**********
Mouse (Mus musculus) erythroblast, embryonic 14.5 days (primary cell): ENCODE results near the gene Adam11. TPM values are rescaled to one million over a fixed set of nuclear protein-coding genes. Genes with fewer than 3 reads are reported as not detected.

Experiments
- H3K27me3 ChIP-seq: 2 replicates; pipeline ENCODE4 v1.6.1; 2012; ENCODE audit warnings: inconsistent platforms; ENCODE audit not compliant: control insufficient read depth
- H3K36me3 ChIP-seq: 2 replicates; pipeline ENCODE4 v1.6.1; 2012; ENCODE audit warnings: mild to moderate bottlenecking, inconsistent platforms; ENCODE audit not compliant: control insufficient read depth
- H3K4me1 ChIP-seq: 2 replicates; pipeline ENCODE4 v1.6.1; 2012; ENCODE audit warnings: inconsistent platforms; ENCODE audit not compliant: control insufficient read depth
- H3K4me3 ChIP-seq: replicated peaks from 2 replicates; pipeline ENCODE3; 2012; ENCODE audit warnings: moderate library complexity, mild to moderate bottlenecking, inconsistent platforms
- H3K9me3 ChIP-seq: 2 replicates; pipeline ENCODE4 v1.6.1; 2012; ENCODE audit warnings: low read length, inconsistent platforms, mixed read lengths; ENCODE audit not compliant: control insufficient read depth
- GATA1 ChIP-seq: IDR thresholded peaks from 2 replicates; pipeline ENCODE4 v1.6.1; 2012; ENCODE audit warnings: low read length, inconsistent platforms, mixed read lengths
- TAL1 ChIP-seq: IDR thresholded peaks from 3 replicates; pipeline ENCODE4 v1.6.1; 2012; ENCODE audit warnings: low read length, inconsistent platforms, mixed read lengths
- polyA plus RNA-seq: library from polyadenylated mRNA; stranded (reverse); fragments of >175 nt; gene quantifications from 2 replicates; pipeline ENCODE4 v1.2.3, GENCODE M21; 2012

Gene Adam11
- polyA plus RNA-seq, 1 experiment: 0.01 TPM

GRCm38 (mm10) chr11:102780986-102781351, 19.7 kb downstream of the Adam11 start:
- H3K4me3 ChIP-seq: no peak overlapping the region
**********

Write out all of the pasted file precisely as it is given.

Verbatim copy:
Mouse (Mus musculus) erythroblast, embryonic 14.5 days (primary cell): ENCODE results near the gene Adam11. TPM values are rescaled to one million over a fixed set of nuclear protein-coding genes. Genes with fewer than 3 reads are reported as not detected.

Experiments
- H3K27me3 ChIP-seq: 2 replicates; pipeline ENCODE4 v1.6.1; 2012; ENCODE audit warnings: inconsistent platforms; ENCODE audit not compliant: control insufficient read depth
- H3K36me3 ChIP-seq: 2 replicates; pipeline ENCODE4 v1.6.1; 2012; ENCODE audit warnings: mild to moderate bottlenecking, inconsistent platforms; ENCODE audit not compliant: control insufficient read depth
- H3K4me1 ChIP-seq: 2 replicates; pipeline ENCODE4 v1.6.1; 2012; ENCODE audit warnings: inconsistent platforms; ENCODE audit not compliant: control insufficient read depth
- H3K4me3 ChIP-seq: replicated peaks from 2 replicates; pipeline ENCODE3; 2012; ENCODE audit warnings: moderate library complexity, mild to moderate bottlenecking, inconsistent platforms
- H3K9me3 ChIP-seq: 2 replicates; pipeline ENCODE4 v1.6.1; 2012; ENCODE audit warnings: low read length, inconsistent platforms, mixed read lengths; ENCODE audit not compliant: control insufficient read depth
- GATA1 ChIP-seq: IDR thresholded peaks from 2 replicates; pipeline ENCODE4 v1.6.1; 2012; ENCODE audit warnings: low read length, inconsistent platforms, mixed read lengths
- TAL1 ChIP-seq: IDR thresholded peaks from 3 replicates; pipeline ENCODE4 v1.6.1; 2012; ENCODE audit warnings: low read length, inconsistent platforms, mixed read lengths
- polyA plus RNA-seq: library from polyadenylated mRNA; stranded (reverse); fragments of >175 nt; gene quantifications from 2 replicates; pipeline ENCODE4 v1.2.3, GENCODE M21; 2012

Gene Adam11
- polyA plus RNA-seq, 1 experiment: 0.01 TPM

GRCm38 (mm10) chr11:102780986-102781351, 19.7 kb downstream of the Adam11 start:
- H3K4me3 ChIP-seq: no peak overlapping the region